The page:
the transitional coastal sediments[3].
        The pH varied from slightly acidic (5.83) to moderately alkaline (8.47) in the soils
of Sivagiri micro-watershed in Chittoor district of Andhra Pradesh. The variation in soil
pH was related to parent material, rainfall and topography. Further, the KCl-pH values
were lower than the water pH values, indicating the existence of net negative charge on
colloidal particles [4].
        The electrical conductivity of the soils of Garakahalli watershed ranged from 0.02
to 0.20 dSm-1 indicating non-saline nature of the soil. However, these soils did not show
any relationship with depth. This may be due to the undulating nature of the terrain
coupled with free drainage conditions, which favored the removal of releasing bases by
the percolating and drainage water [5]. The Inceptisols and Entisols of Shahibi basin in
Haryana and Delhi were non-saline with electrolyte concentration ranging from 0.18 to
0.95 dSm-1 [6].

2.0 MATERIALS USED IN THE STUDY

        The soil samples were collected 2kms from the sea waterfront on the coast near
Mypadu Beach, Nellore District, AP, India. Two trial-pits one at a depth of 0.5-1.0 m
(Pit-1) and second at a depth of 1.2-2.0 m (Pit-2) and samples were collected in wet
condition from both trial pits (Pit-1 and Pit-2). Tests on soil samples were determined by
standard methods and conducted on Chemical Properties, Geotechnical Properties and
Safe Bearing Capacity. It is mentioned here that three samples were taken at random and
the average values of various properties are taken as the test values.

3.0 RESULTS AND DISCUSSIONS

3.1 Chemical Properties

       Chemical tests were determined by the methodologies [7] suggested by Jackson
(1973) for both Pit-1 and Pit-2 samples and observed the results of Chemical Properties of
marine soil samples are tabulated in Table 1.




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International Journal of Advanced Research in Engineering and Technology (IJARET), ISSN 0976 –
6480(Print), ISSN 0976 – 6499(Online) Volume 4, Issue 2, March – April (2013), © IAEME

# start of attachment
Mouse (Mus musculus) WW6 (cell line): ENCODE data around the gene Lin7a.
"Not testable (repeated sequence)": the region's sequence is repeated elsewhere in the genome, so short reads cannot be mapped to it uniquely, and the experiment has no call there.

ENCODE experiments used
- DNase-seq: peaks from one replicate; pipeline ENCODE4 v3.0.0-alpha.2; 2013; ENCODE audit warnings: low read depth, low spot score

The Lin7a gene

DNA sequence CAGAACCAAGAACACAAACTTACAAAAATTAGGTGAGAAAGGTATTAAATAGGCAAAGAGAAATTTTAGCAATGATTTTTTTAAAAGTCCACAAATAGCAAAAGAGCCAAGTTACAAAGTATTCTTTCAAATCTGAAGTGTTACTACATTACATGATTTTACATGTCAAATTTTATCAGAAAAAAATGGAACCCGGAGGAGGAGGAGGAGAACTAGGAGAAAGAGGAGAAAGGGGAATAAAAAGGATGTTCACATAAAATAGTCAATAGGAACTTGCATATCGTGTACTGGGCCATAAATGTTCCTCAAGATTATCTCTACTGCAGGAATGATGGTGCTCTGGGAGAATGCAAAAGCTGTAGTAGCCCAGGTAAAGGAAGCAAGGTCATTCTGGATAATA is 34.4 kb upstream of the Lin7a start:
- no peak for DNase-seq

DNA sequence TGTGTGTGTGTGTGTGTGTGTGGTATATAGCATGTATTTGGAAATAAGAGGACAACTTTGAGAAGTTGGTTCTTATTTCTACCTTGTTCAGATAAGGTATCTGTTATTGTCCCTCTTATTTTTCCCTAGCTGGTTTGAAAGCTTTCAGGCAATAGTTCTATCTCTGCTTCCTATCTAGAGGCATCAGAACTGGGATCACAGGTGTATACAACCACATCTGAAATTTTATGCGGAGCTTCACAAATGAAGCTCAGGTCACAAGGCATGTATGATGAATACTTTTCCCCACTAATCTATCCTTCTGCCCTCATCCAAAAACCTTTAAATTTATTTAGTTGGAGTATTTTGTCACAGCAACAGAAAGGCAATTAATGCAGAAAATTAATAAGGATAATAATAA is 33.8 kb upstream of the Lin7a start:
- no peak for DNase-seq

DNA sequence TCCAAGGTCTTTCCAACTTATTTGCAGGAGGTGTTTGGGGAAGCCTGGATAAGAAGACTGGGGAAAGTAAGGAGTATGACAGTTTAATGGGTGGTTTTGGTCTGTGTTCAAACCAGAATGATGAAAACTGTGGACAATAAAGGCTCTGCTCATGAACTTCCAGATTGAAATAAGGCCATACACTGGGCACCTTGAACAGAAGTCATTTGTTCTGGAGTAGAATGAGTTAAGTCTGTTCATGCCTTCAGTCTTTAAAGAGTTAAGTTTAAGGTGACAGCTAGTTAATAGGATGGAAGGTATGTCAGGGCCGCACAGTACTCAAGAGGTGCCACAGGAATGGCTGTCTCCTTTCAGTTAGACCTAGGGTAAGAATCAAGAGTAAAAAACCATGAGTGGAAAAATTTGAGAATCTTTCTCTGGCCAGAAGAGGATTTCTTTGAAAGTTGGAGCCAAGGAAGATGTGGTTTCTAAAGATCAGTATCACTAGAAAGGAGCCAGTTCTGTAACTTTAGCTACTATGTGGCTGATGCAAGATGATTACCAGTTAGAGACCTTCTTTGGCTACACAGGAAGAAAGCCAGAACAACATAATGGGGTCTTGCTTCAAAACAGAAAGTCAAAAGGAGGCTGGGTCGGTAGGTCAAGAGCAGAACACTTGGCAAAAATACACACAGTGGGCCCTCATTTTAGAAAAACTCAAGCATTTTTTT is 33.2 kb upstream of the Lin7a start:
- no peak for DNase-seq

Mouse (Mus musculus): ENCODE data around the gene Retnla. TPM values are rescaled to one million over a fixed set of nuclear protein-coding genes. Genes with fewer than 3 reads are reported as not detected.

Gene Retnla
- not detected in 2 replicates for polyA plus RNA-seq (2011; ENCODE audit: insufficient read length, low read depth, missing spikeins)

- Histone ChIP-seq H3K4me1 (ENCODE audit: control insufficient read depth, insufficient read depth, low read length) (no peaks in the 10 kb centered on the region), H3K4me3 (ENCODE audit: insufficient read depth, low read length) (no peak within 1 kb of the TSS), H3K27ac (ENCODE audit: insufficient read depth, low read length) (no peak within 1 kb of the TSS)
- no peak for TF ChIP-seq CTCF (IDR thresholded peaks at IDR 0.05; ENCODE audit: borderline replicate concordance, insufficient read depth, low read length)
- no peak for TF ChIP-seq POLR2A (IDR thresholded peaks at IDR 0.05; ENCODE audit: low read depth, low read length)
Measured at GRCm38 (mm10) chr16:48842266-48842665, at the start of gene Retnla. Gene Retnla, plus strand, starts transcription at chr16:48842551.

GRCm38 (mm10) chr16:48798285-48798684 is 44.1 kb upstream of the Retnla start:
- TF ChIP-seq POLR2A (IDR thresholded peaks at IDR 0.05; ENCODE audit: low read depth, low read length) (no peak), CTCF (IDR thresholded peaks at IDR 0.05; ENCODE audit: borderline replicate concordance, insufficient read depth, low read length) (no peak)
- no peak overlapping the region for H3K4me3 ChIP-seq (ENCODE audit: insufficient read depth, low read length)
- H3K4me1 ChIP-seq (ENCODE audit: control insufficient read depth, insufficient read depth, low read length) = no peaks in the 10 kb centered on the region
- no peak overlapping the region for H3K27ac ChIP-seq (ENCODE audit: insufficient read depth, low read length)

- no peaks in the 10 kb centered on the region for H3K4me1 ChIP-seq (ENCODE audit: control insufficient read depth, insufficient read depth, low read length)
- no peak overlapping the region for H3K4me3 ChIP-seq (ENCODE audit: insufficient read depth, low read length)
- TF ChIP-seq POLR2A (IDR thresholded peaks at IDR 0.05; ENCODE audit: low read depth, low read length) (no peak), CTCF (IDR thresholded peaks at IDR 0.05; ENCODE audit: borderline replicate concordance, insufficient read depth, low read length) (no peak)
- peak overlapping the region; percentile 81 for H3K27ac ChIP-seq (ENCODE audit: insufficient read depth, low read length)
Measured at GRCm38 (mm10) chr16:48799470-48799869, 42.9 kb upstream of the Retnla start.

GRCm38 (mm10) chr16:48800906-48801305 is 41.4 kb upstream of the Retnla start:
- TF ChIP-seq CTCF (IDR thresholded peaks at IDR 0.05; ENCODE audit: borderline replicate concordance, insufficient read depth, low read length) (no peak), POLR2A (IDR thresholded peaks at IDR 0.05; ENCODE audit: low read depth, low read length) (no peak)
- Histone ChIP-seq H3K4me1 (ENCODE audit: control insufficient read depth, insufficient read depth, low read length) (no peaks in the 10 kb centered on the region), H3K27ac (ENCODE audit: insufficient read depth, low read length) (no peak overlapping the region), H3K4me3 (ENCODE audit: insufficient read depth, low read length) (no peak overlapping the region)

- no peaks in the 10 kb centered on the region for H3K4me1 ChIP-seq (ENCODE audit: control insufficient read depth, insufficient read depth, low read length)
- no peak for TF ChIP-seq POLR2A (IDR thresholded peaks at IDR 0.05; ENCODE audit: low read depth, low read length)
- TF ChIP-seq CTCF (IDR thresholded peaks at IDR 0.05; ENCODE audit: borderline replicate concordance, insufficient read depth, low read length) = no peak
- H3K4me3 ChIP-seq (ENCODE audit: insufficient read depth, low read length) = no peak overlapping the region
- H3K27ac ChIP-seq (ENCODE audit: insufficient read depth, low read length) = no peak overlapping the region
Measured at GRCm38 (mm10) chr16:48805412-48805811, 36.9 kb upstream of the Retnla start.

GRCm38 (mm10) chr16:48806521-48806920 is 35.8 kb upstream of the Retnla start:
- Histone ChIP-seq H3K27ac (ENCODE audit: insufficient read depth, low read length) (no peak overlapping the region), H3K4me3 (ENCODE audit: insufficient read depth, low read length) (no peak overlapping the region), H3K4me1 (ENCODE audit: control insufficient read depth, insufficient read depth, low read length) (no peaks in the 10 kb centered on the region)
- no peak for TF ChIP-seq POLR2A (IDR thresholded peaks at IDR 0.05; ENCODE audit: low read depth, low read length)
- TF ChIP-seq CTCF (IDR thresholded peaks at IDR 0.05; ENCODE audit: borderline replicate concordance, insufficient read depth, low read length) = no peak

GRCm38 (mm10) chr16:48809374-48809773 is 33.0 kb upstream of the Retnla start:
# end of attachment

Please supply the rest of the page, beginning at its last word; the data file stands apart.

Table 1. Chemical Properties of Marine Soils Samples


                                                                Electrical            Total
                                                               Conductivity        Dissolved
                 Alkalinity     Hardness
  Chemical                                  Chlorides            (µs/cm)          Solids (ppm)
                  (mg/l as      (mg/l as                pH
  Properties                                 (mg/l)
                  CaCo3)         CaCo3)
                                                                  Wet      Dry    Wet     Dry


     Pit -1         670          1387         612       8.62      815      710    2405    2100


     Pit -2         612          1220         574       8.58      702      650    1890    1760


Soils with a pH greater than 8.5 are considered alkaline [1]. Samples collected from the
source were having pH > 8.5 and these soils considered as alkaline soils.

3.2 Geotechnical Properties

        Tests on soil samples were determined by standard methods and observed results are
tabulated in Table 2.
        It is observed that the liquid limit, Plastic Limit, Plasticity Index and Free Swell Index
were zero because of both Pit-1 and Pit-2 samples were cohesion less sand particles.



                   Table 2. Geotechnical Properties of Marine Soil Samples


                                  Natural    Angle of
                      In-Situ     Moistur    Internal                   Bulking           Silt +
  Geotechnical                                           Specific                 Sand
                     Density        e        Friction                   of Sand           Clay
   Properties                                            Gravity                  (%)
                     (kN/m3)      Content      (φ in                      (%)              (%)
                                   (%)       degrees)


       Pit-1         10.867        25.99      29`29”       2.38           12      98.13   1.86


       Pit-2          12.72        27.14       31`9”       2.35           6       99.97   0.23